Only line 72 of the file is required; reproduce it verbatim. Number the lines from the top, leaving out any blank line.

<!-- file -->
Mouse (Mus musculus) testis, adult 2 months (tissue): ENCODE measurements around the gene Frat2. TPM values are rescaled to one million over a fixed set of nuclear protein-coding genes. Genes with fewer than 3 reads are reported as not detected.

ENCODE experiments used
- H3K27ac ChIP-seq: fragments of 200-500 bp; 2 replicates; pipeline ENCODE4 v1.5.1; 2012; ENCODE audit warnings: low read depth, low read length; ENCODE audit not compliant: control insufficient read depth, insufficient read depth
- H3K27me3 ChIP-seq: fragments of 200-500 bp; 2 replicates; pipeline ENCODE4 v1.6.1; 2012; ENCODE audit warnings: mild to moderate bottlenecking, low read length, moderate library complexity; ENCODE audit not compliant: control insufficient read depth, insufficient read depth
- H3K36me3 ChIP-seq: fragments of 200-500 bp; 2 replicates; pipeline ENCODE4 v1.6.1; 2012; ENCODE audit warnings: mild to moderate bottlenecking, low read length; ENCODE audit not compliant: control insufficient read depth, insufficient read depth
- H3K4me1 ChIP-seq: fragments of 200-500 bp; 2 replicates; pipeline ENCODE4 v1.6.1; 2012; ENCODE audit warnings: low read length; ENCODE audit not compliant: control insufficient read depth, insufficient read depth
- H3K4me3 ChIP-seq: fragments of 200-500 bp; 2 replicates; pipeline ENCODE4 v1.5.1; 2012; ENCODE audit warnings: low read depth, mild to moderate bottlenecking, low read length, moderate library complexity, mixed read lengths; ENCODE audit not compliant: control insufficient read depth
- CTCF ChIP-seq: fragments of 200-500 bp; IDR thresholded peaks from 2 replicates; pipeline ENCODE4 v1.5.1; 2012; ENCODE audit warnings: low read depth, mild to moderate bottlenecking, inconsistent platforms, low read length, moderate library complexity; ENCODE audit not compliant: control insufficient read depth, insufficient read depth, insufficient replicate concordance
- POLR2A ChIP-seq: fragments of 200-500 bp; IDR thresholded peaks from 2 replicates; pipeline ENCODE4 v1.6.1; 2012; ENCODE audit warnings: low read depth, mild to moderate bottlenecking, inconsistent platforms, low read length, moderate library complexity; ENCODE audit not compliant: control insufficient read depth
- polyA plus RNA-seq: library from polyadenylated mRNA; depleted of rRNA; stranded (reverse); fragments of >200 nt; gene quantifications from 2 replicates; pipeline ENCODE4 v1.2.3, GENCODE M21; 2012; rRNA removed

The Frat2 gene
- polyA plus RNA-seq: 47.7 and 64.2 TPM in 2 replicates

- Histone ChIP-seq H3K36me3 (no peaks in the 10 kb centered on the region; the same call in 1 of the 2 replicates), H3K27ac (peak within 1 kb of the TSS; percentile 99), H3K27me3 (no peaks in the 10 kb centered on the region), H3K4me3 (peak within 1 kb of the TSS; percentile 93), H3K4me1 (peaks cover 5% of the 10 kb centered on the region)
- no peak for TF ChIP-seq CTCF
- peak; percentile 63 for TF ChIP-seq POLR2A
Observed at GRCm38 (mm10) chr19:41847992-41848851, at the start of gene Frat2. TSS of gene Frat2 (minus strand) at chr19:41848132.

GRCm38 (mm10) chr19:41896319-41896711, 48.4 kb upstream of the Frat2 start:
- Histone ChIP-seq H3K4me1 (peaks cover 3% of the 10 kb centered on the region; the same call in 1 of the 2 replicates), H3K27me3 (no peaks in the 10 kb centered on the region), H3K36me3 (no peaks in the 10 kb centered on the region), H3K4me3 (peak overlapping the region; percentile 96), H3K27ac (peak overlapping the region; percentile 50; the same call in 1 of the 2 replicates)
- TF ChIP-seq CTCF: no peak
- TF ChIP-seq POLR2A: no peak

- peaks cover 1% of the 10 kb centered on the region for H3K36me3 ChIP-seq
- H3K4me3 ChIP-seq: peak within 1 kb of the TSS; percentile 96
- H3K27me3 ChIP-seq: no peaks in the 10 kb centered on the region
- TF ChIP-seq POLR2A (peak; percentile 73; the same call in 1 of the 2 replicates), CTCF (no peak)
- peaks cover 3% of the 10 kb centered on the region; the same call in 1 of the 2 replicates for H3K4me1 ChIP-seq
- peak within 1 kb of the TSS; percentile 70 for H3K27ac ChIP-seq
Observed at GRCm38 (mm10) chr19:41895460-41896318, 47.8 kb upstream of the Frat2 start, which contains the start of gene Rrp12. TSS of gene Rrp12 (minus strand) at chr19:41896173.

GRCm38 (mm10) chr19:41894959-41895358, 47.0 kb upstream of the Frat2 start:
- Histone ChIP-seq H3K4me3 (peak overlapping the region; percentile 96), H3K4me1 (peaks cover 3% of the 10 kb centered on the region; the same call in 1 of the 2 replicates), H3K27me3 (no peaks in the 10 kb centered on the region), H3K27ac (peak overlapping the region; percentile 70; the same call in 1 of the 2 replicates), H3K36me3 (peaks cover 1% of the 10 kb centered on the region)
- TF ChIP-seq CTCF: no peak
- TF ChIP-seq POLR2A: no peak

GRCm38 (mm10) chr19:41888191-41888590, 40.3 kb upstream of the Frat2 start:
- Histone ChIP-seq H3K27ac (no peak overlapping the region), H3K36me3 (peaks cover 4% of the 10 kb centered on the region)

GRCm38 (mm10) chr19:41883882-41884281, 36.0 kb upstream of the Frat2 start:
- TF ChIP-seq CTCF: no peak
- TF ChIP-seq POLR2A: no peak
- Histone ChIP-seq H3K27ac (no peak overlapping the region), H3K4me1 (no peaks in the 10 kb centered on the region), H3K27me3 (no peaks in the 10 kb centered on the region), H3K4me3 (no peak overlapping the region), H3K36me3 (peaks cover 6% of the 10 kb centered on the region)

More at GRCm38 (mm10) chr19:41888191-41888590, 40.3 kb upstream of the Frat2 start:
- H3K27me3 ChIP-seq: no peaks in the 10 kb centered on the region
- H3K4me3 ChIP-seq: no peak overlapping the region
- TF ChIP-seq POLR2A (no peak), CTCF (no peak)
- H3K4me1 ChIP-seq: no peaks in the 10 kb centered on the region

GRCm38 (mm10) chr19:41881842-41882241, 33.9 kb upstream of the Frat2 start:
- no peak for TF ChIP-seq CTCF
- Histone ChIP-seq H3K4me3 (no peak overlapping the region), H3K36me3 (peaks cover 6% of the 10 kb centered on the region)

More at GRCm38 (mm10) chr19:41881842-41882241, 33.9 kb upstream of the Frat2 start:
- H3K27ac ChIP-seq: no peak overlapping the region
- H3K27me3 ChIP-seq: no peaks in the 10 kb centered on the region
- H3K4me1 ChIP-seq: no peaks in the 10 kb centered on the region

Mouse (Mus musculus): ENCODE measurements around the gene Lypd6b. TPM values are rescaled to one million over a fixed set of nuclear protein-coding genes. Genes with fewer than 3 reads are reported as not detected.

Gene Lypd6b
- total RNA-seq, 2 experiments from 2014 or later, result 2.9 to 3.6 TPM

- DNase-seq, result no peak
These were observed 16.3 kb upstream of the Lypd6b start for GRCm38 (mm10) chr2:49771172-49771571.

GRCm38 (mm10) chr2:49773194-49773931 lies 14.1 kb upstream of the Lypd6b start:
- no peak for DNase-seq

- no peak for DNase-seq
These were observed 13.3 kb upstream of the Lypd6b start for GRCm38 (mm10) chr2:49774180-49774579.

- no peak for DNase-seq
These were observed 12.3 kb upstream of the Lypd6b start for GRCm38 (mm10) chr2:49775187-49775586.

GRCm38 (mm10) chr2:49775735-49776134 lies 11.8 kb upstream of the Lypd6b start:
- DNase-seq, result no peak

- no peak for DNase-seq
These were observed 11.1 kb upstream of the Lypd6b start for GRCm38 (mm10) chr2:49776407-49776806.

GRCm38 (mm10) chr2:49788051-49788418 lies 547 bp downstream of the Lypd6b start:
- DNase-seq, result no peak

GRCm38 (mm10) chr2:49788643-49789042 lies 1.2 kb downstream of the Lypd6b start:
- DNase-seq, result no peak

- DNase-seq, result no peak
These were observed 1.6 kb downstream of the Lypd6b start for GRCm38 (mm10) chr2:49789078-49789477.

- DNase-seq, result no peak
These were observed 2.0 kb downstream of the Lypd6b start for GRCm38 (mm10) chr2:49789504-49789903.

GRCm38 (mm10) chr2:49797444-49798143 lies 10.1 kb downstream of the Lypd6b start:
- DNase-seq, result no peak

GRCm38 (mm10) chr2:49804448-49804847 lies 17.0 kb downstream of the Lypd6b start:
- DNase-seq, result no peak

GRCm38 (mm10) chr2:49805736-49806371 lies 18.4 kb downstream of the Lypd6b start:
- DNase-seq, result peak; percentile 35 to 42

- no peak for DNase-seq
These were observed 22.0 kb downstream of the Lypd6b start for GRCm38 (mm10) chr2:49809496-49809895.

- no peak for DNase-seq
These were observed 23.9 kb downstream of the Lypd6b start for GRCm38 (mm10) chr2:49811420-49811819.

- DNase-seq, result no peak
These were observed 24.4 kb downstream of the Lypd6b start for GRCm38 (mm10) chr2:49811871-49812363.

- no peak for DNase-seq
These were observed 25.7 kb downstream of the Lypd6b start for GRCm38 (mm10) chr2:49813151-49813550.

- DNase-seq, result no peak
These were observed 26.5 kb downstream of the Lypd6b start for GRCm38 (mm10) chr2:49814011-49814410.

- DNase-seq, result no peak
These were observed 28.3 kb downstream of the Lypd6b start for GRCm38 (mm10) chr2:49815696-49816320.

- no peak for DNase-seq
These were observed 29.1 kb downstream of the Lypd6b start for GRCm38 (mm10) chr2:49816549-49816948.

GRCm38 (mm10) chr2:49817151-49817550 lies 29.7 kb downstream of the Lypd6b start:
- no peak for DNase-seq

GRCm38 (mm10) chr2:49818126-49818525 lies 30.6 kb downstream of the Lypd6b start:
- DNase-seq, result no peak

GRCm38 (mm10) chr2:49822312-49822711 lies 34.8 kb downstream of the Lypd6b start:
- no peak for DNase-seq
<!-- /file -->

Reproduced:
These were observed 2.0 kb downstream of the Lypd6b start for GRCm38 (mm10) chr2:49789504-49789903.